Millennials are reshaping the workforce with new ideas and attitudes, especially when it comes to technology.
Within 10 years, they are expected to comprise 75% of the workplace. This massive shift in the labor market is forcing companies to consider the best strategies to attract and retain talent from this demographic.
Raised in a digital world, millennial job seekers want companies that offer employees the latest tech tools. But are information technology departments prepared for these hyper-connected workers who prefer video-conferencing over meetings, easy-to-use applications over complex operating systems and project management tools over to-do lists?
For many IT departments, the answer is no, according to research conducted by IDG Research Services on behalf of Randstad Technologies.
The survey asked IT managers across a range of U.S. company sizes and industries about their preparation for the upcoming influx of millennial employees.
One-third of respondents said that they haven’t addressed millennial-related technology issues in any formal way.
Of particular concern for IT leaders is the significant gap between what millennials want from workplace technology and what IT departments offer.
- For example, just one-third of organizations said that they are extremely or very confident that their existing IT staff levels and skillsets can support the onset of millennials.
To win the talent war among the millennial set, IT departments must rapidly adopt the latest technologies into their infrastructures. Failure to make these changes could result in high turnover among younger workers and a struggle to recruit the best employees from this generation.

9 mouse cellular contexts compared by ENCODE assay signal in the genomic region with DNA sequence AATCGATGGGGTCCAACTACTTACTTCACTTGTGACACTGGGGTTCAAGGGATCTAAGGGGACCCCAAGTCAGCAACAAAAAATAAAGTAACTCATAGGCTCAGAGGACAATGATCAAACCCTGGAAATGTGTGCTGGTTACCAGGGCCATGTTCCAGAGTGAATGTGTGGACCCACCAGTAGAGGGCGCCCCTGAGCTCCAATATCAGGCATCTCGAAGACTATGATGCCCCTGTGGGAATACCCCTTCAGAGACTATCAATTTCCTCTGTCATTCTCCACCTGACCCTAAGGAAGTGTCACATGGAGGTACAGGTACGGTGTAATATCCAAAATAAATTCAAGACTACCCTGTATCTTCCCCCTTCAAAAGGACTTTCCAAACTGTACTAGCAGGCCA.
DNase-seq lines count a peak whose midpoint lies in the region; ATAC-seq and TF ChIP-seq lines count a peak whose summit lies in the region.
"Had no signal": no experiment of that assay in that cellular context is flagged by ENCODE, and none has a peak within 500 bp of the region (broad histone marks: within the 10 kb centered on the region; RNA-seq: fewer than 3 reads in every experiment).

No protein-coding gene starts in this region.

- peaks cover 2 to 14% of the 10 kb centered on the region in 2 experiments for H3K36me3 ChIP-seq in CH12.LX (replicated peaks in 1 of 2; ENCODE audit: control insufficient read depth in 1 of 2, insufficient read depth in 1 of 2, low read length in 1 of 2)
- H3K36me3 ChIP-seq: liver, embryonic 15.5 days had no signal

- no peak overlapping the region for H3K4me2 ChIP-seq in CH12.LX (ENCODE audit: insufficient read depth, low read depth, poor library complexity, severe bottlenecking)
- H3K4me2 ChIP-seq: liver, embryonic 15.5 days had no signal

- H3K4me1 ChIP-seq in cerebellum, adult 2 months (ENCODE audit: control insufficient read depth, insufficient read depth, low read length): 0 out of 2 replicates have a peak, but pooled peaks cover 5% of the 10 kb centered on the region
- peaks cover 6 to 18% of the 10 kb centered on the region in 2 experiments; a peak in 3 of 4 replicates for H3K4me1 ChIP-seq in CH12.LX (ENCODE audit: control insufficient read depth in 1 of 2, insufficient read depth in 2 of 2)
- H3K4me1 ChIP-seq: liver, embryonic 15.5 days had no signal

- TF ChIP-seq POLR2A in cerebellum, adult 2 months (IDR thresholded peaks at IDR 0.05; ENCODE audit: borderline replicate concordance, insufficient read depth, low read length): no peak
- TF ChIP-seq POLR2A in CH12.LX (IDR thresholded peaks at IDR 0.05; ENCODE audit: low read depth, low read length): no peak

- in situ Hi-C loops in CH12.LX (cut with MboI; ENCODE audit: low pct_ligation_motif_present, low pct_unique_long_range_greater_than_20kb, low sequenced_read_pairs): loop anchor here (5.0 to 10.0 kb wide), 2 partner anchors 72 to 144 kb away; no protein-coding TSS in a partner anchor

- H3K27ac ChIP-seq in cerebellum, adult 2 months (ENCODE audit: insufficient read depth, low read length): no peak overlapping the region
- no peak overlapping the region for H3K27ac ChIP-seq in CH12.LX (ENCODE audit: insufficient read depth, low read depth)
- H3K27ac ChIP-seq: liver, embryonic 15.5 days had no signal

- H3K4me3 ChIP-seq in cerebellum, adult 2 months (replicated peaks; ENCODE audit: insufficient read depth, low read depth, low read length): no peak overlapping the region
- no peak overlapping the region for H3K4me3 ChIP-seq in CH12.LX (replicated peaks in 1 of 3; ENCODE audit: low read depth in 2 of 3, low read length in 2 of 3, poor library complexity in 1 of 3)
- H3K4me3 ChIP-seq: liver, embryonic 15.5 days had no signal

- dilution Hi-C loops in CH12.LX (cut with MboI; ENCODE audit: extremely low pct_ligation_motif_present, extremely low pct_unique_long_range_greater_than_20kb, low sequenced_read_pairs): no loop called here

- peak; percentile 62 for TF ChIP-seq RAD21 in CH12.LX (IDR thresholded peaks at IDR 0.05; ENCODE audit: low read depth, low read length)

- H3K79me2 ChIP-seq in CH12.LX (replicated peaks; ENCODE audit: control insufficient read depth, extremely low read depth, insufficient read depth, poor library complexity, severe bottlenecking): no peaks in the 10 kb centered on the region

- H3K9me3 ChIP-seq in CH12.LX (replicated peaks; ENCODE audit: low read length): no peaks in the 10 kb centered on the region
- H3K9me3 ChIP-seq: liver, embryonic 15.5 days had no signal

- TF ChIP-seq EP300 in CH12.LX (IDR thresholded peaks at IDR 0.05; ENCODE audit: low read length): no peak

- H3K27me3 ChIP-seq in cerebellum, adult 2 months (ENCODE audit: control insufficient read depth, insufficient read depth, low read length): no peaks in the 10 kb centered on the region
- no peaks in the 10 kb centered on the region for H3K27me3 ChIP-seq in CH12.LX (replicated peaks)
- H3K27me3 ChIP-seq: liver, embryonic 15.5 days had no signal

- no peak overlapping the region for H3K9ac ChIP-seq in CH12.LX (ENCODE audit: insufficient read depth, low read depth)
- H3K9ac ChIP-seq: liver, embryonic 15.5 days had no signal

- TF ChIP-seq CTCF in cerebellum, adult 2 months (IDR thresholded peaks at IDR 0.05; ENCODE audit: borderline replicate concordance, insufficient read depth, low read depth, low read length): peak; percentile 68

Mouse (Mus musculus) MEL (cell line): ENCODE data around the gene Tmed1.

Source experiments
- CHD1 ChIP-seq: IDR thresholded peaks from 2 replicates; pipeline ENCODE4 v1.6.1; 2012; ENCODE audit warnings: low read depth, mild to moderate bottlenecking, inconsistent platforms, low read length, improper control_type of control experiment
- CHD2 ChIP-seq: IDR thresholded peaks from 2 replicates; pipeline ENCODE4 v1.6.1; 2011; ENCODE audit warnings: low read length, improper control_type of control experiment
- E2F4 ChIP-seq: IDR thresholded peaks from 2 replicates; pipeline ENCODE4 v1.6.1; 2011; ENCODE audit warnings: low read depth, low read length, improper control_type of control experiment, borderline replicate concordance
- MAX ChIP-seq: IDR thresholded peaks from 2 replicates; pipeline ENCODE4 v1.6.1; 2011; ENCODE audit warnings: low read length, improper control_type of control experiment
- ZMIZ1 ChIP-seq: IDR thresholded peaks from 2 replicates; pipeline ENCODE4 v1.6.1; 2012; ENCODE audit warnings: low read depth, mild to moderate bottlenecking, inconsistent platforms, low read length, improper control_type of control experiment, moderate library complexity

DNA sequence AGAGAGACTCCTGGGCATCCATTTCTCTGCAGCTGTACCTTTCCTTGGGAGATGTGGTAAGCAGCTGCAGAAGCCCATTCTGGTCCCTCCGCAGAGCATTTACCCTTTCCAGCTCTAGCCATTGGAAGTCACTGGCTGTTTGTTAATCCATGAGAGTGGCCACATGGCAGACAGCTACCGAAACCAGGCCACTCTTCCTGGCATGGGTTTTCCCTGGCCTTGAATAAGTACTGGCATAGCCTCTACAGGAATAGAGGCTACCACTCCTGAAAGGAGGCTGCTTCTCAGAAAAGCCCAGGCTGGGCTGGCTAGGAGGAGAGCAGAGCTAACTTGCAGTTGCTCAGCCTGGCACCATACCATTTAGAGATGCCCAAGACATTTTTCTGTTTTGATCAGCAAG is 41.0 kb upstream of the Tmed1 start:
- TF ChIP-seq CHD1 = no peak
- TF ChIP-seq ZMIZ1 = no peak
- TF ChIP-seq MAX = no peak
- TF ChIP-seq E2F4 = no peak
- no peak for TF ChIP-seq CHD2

Here is a four-step plan to prepare for the millennial shift:
1. Invest in mobile technology. Millennials are accustomed to having technology at their fingertips, with information just a swipe or scroll away. When it comes to work, a smartphone can be an efficient tool to get work done among this tech-savvy generation. In fact, 60% of survey respondents said that they plan to increase investments in mobile within the next year to meet the needs of millennials. Advisory firms should invest in mobile technology and have a bring-your-own-device policy in place.
2. Offer collaborative tools. According to the survey, more than half (57%) of IT leaders view communication and collaboration tools as essential to supporting the millennial shift. Known as the “sharing” generation, millennials are accustomed to collaborating through technology, whether it is sharing content or swapping documents. Rather than work in silos, they value teamwork and want instant feedback. Offering collaborative tools is one way to attract, engage and retain this generation.
3. Use the cloud. Millennials want access to information anytime, from any device. Firms must have the cloud capability to meet this demand. The survey showed that 40% of organizations recognize cloud computing as a requirement to meet changing workplace dynamics, and 49% of respondents said that they will invest in or increase investments in cloud computing over the next year. Millennials already use cloud-based email and project management systems and likely prefer companies where they can use these tools instead of complex, proprietary systems. What’s more, by allowing employees to work anytime, anywhere, IT departments will accommodate the growing freelance contingent of the workforce.
4. Enhance security management. With the rise of mobile, BYOD and the cloud, IT leaders are evaluating whether they have the right security measures in place. According to the study, 40% of organizations said that they recognize that cloud computing is a requirement to meet changing workplace dynamics, and 49% of respondents said that they will invest in or increase investments in cloud computing over the next year. Mobile and cloud security must be a high priority among IT leaders in order to keep millennial employees engaged, productive and efficient.
Bob Dickey is group president, technology and engineering, at Randstad US in Woburn, Mass.
This story is part of a 30-day series on leading tech trends for advisors. It was originally published on Sept. 18, 2015.